A compounding pharmacy that supplied lethal injection drugs to the Idaho Department of Correction was unable to continue doing so after it failed to comply with licensing regulations, an ACLU of Idaho attorney said in court Tuesday morning.
It was the second day of trial in the case of Cover v. Idaho Board of Correction, which has its origins in a September 2017 records request filed by University of Idaho professor Aliza Cover, asking the department to release information about lethal injection drugs it used in recent executions, as well as drugs the department had purchased for future executions. Department officials pushed back against the request, claiming identifying their providers would endanger the state’s relationship with them, and thus limit the department’s ability to conduct executions.
The case went to trial Monday, but it is on hold until Wednesday morning. That’s because at about noon Tuesday — just after the department’s attorneys rested their case — ACLU of Idaho attorney Ritchie Eppink asked 4th District Court Judge Lynn Norton to simply release the records, saying the department’s attorneys had not proved their case.
Norton said she would rule on the motion Wednesday morning.
Eppink included the compounding pharmacy during his lengthy, excoriating motion to unseal the documents. He pointed out releasing the records was in the public interest, for a multitude of reasons, but in part because the compounding pharmacy that supplied the drugs “can’t even supply drugs to the department anymore because it can’t comply with regulations anymore,” he said. That information came to light after depositions with witnesses in the case.
Traditionally, compounding pharmacies make drugs patients can’t find commercially, but that they might have been specifically prescribed by a doctor — such as if a patient is allergic to an ingredient in a given medication, according to WebMD. With a lack of sources for lethal injection drugs though, some state governments have relied on compounding pharmacies for the necessary chemicals.
Idaho was one of those states, Jeff Zmuda, deputy director of the Idaho Department of Correction, testified Tuesday under cross examination by Eppink. Yet as Eppink questioned, Zmuda admitted he didn’t know if the compounding pharmacy had been subject to state oversight or regulations, nor did he know if the pharmacy was licensed — although the department did use the drugs in one of two recent executions in 2011 and 2012.
The pharmacy wasn’t the only source department officials considered. In 2011, Warden Randy Blades, then at the Idaho Maximum Security Institution, emailed Chris Harris — an India-based salesman with no pharmaceutical background, who sold lethal drugs to American prison systems — asking about the availability of a given drug. When BuzzFeed News journalist Chris McDaniel asked in 2015 in a public records request for information about that correspondence, the department told him the records did not exist.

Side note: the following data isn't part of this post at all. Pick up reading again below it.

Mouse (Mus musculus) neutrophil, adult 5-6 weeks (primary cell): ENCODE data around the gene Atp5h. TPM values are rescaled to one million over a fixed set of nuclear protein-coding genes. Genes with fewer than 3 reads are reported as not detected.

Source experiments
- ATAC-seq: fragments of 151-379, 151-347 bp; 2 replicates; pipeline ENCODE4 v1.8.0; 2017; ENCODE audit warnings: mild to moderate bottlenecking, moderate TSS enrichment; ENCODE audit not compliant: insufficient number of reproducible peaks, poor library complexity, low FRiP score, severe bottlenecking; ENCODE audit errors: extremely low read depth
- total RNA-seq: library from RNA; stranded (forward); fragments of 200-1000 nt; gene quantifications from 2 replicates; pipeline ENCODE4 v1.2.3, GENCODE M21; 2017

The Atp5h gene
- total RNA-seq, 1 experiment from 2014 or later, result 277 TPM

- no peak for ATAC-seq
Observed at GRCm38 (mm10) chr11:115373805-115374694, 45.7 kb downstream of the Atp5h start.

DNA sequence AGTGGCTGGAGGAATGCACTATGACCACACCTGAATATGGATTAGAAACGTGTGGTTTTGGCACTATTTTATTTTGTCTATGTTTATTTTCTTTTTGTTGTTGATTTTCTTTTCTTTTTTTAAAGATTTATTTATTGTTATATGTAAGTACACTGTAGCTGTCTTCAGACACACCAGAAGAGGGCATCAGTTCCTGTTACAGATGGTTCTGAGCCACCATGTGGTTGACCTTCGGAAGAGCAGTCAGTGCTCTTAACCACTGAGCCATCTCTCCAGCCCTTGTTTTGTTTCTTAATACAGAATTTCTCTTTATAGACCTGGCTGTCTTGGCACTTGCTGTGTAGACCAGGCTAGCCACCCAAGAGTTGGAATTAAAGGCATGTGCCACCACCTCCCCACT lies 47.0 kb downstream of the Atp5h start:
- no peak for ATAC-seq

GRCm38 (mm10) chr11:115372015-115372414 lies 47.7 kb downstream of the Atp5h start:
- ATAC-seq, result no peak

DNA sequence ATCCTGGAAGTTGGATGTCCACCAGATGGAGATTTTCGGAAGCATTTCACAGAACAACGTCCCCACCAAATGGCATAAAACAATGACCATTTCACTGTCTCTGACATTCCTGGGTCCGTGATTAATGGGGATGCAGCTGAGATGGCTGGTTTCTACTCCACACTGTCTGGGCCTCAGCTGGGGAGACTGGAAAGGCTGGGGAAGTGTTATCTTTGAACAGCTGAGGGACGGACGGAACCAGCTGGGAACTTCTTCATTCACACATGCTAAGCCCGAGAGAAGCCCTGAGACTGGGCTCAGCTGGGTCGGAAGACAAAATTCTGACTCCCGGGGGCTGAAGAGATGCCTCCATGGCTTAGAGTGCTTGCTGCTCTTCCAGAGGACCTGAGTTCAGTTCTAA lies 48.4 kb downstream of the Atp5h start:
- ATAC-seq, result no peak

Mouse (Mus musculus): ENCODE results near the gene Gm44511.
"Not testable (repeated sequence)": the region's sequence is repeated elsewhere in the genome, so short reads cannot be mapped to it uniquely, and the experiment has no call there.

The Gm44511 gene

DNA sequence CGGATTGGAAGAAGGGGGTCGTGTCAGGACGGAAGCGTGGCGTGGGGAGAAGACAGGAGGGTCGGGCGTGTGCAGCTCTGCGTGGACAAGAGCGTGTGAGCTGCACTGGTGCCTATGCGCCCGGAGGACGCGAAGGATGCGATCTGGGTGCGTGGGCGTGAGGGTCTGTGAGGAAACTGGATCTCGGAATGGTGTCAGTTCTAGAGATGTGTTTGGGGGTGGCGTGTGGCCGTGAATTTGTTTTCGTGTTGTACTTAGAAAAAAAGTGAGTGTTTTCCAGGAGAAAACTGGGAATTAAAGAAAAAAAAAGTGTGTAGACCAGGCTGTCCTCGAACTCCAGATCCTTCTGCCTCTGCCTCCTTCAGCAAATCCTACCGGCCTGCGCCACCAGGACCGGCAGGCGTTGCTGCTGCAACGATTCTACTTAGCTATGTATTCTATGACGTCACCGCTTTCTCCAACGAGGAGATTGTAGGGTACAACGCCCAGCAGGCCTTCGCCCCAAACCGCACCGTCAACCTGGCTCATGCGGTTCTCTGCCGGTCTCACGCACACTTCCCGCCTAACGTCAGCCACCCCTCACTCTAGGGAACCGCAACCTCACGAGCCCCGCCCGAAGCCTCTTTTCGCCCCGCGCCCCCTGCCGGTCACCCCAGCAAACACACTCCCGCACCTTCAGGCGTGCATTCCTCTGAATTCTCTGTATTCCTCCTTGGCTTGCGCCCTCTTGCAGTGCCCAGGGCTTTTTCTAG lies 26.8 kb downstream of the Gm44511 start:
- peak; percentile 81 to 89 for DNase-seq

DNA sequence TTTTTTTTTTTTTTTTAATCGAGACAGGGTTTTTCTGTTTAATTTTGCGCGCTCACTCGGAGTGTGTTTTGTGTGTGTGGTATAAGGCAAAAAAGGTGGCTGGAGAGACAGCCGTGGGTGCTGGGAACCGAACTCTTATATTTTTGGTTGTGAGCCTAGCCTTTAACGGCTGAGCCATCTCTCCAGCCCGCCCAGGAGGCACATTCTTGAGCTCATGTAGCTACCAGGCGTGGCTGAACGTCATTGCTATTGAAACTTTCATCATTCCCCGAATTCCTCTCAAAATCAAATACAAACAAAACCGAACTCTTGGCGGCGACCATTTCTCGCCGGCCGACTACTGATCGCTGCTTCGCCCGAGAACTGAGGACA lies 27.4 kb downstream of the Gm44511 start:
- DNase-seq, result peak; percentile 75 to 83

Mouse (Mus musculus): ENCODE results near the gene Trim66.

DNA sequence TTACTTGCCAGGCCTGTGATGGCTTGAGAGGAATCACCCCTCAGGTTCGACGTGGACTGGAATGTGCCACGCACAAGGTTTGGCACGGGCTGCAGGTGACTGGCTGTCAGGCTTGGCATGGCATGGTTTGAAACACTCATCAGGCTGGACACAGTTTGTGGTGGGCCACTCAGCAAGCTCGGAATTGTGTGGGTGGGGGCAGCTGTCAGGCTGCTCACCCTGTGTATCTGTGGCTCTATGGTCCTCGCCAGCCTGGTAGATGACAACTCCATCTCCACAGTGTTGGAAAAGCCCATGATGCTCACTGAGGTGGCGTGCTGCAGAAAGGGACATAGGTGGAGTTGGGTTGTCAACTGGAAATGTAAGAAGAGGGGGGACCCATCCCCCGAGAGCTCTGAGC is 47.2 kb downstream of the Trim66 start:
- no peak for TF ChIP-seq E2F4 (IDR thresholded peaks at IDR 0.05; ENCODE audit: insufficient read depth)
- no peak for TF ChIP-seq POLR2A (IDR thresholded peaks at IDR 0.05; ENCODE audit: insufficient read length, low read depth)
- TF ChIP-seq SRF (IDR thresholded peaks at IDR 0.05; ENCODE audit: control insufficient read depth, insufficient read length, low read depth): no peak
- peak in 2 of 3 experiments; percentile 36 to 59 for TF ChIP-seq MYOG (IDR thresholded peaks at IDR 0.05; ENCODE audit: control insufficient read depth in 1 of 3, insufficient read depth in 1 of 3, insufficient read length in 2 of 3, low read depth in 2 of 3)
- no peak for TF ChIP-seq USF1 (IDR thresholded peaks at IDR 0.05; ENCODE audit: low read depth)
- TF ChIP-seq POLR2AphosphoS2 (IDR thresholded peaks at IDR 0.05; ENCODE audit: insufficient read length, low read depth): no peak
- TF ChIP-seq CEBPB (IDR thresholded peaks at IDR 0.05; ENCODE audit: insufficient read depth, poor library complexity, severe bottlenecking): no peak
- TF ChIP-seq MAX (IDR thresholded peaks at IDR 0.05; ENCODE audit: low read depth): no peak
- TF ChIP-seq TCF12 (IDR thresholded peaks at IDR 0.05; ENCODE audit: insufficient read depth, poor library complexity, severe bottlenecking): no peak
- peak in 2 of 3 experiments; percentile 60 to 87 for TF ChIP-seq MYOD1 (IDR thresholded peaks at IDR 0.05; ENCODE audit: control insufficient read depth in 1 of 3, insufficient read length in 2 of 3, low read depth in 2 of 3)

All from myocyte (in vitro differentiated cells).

Yet Zmuda testified in court Tuesday the emails between Blades and Harris were actually printed out and kept in a filing cabinet in his office.
“The Chris Harris email with Warren Blades that had been kept in your filing cabinet, that wasn’t provided to BuzzFeed at the time was it?” Eppink asked.
“It appears not,” Zmuda said.
Eppink called the failure to accurately respond to a basic records request “profound and staggering incompetence” and said it has “gone up almost to the highest levels at IDOC.”
He added the department had also paid $10,000 in cash to an unknown drug supplier.
He said “the public interest in the government making cash purchases of drugs, especially considering the purpose of those drugs,” was high.
He also pointed out the department’s abysmal record-keeping abilities, saying department officials hadn’t bothered to look for many of the records Cover could have received in her request until the summer of 2018, nearly a year after she filed it. The department had since released more than 3,000 pages of documents to her, many of which were packed into binders stacked two and three deep in the courtroom.
“What happened in summer 2018 was the department found stacks, boxes of records ... that they never even looked for despite multiple requests from the public,” he said.
Norton said she would need time to consider all the evidence in the case before ruling on the motion to release the records. Eppink’s motion is a fairly common play in trials, after a respondent or prosecutor rests their case. If Norton’s ruling goes against him, the ACLU of Idaho will begin presenting its case Wednesday morning.
“Just based on where I sit now I think there will be some records that will be released and there will be some records that will not be released,” she said.